We analyze clinical notes from adult ICU patients at the Beth Israel Deaconess Medical Center (MIMIC-III dataset) johnson2016mimic to predict patient mortality. We follow the pre-processing methodology outlined in chen2018my and use tf-idf statistics on the most frequent words in clinical notes as input features. Fairness is measured with respect to age (under/over 55 years old), ethnicity, and outcome. We used a fully connected neural network with two 2048-unit hidden layers trained with Brier score (BS) loss. Table 1 shows accuracy and BS of all tested methodologies. We observe from columns (PF BS) and (PF Acc) that our model has the best accuracy and BS discrepancies. We can reduce accuracy disparities further by applying Hardt post processing (HPF Acc), at the cost of reducing overall performance. Note that, as expected, it is better to apply this post processing on our method than on the rebalanced naive classifier (HPF Acc vs HRen Acc). This illustrates the goal of the proposed Pareto-fair paradigm: develop the fairest algorithm with no unnecessary harm, and if (e.g., due to policy) the resulting fairness level needs to be improved, use other post-processing techniques on the Pareto-fair classifier such as hardt2016equality.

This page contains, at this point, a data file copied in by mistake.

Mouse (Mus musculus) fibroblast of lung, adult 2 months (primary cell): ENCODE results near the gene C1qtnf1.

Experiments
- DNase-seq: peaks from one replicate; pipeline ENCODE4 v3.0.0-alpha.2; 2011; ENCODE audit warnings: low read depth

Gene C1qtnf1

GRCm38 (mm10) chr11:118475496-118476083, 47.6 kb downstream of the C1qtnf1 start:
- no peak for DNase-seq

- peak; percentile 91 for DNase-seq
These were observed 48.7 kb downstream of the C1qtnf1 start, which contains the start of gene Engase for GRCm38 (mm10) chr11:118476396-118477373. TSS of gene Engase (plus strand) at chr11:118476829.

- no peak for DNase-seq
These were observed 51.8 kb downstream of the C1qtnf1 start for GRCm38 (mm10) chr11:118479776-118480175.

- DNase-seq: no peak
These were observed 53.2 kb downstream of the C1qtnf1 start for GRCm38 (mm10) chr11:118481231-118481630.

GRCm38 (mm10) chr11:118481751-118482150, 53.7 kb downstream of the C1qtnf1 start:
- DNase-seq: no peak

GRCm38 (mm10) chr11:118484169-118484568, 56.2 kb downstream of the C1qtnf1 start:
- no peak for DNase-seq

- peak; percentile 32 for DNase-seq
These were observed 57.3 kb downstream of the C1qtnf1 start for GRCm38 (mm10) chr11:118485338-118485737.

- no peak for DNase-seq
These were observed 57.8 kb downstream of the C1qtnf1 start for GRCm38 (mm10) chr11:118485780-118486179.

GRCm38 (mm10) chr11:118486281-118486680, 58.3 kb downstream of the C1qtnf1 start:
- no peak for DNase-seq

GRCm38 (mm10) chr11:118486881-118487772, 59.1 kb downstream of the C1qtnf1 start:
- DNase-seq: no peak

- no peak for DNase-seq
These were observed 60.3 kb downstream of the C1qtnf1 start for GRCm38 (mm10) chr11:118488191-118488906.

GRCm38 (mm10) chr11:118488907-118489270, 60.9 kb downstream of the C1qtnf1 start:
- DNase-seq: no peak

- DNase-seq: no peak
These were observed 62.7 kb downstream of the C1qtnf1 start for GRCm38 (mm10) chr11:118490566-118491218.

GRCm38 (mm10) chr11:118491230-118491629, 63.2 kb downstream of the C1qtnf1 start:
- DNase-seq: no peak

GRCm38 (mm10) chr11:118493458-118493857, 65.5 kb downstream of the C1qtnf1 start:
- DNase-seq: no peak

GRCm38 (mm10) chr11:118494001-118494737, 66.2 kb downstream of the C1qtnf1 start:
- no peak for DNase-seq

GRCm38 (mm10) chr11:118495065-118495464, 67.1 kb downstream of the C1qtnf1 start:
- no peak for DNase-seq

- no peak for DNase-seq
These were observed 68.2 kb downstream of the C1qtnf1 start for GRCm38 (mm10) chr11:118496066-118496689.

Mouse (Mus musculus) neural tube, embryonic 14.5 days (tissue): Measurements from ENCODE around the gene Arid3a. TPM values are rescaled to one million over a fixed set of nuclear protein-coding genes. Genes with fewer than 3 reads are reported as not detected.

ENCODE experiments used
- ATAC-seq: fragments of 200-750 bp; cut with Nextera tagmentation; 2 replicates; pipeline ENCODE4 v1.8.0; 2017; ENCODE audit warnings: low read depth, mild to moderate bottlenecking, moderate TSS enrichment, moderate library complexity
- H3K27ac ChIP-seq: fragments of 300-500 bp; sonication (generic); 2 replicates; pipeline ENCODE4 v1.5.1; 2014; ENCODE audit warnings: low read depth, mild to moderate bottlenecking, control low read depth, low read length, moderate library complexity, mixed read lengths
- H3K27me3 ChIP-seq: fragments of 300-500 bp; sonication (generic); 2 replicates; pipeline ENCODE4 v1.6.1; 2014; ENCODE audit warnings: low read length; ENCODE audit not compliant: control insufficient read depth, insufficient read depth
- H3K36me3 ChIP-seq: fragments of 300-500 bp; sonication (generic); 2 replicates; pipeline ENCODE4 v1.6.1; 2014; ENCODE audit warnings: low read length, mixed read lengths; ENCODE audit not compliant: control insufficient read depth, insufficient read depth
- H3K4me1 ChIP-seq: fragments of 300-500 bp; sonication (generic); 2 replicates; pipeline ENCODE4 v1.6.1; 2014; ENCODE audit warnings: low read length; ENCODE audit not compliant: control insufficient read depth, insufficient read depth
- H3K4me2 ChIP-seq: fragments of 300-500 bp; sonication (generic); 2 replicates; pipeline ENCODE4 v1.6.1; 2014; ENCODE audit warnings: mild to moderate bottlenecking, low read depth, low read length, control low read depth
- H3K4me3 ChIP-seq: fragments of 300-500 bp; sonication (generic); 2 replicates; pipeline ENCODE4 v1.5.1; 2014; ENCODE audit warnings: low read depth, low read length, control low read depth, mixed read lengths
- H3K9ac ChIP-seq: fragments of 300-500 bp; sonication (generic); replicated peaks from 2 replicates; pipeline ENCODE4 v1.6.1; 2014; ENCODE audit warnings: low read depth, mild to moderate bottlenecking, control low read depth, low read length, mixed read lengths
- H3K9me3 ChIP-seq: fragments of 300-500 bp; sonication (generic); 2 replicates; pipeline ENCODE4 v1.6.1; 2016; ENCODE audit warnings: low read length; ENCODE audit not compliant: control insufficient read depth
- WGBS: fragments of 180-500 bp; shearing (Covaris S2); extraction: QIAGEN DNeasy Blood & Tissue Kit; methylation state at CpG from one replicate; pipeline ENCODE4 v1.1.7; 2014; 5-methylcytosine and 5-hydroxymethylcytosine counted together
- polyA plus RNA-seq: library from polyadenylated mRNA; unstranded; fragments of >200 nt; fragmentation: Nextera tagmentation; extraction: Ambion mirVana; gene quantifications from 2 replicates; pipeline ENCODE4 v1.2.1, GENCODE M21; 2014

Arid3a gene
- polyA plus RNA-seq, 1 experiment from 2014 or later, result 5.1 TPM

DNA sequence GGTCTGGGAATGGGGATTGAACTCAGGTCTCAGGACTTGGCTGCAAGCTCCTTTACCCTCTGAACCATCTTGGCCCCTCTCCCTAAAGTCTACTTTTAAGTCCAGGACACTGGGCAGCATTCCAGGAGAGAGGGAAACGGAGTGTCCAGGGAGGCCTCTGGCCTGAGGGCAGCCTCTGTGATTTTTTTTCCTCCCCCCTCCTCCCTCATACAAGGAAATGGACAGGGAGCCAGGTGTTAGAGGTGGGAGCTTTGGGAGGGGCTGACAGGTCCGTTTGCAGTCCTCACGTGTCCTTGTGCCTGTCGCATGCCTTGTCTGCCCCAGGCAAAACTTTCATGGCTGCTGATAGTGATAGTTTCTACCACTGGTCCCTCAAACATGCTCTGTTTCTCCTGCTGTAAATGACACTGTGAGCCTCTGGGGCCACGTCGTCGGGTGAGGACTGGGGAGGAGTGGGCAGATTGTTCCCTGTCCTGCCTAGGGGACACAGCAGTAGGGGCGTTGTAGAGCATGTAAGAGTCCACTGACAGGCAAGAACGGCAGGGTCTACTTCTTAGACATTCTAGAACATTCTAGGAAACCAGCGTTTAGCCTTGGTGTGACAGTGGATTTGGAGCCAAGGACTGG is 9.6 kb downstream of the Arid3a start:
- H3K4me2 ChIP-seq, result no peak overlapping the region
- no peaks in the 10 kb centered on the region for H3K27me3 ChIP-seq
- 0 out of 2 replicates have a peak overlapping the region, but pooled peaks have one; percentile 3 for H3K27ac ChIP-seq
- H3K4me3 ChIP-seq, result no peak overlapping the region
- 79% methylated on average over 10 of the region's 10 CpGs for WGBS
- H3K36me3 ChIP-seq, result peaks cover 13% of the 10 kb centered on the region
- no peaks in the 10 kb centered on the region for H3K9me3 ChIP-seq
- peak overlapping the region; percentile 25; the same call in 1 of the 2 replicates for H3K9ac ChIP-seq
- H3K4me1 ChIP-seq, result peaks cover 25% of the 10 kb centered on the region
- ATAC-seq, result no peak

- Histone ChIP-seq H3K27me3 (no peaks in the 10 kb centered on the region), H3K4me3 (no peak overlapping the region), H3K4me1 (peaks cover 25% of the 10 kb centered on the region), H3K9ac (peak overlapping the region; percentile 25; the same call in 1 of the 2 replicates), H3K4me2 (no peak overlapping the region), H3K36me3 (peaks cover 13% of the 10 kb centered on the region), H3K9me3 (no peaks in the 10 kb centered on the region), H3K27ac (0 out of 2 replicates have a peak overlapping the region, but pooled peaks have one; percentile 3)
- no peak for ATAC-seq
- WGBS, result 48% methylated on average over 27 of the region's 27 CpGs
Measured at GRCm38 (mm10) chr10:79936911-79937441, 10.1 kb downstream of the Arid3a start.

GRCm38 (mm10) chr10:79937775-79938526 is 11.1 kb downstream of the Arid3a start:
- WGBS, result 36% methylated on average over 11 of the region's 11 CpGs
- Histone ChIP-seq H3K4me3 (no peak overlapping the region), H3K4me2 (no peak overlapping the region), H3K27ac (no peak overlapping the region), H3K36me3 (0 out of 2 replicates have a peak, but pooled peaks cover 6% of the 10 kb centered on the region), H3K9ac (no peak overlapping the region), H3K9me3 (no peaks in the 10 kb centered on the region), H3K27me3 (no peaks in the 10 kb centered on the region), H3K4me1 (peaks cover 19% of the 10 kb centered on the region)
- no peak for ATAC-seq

Out/Age/Race Ratio Na Acc ReN Acc Zafar Acc PF Acc HReN Acc HPF Acc ReN BS PF BS
A/A/NW 5.7% 99.10.4% 86.31.5% 93.01.4% 83.42.6% 76.31.9% 71.63.2% 0.2 0.02 0.25 0.03
A/A/W 13.3% 98.80.5% 86.31.1% 90.01.3% 83.21.5% 76.71.6% 71.81.9% 0.2 0.01 0.25 0.02
A/S/NW 12.9% 97.50.6% 76.51.7% 81.81.7% 71.43.0% 76.42.2% 71.33.1% 0.31 0.02 0.36 0.03
A/S/W 56.7% 97.90.3% 79.00.6% 77.40.7% 74.61.6% 76.22.2% 72.11.2% 0.28 0.01 0.34 0.02
D/A/NW 0.4% 23.49.4% 76.18.5% 47.79.6% 78.66.1% 66.69.9% 74.19.2% 0.36 0.06 0.34 0.04
D/A/W 0.9% 32.63.7% 80.13.3% 60.56.3% 83.34.2% 66.42.4% 73.64.3% 0.29 0.04 0.28 0.03
D/S/NW 1.8% 21.42.2% 66.92.4% 48.22.0% 73.32.9% 64.82.1% 71.22.9% 0.42 0.02 0.37 0.03
D/S/W 8.3% 23.42.2% 67.41.9% 57.12.2% 72.53.6% 66.22.9% 72.43.5% 0.42 0.02 0.37 0.04
Sample Mean - 89.50.2% 78.90.7% 78.00.7% 75.71.1% 75.11.8% 71.91.2% 0.29 0.01 0.33 0.01
Group Mean 12.5% 61.81.5% 77.31.3% 69.41.3% 77.50.7% 71.21.1% 72.31.0% 0.31 0.01 0.32 0.01
Discrepancy 56.3% 81.12.5% 22.52.5% 49.34.4% 17.12.6% 18.63.2% 13.15.6% 0.24 0.03 0.16 0.03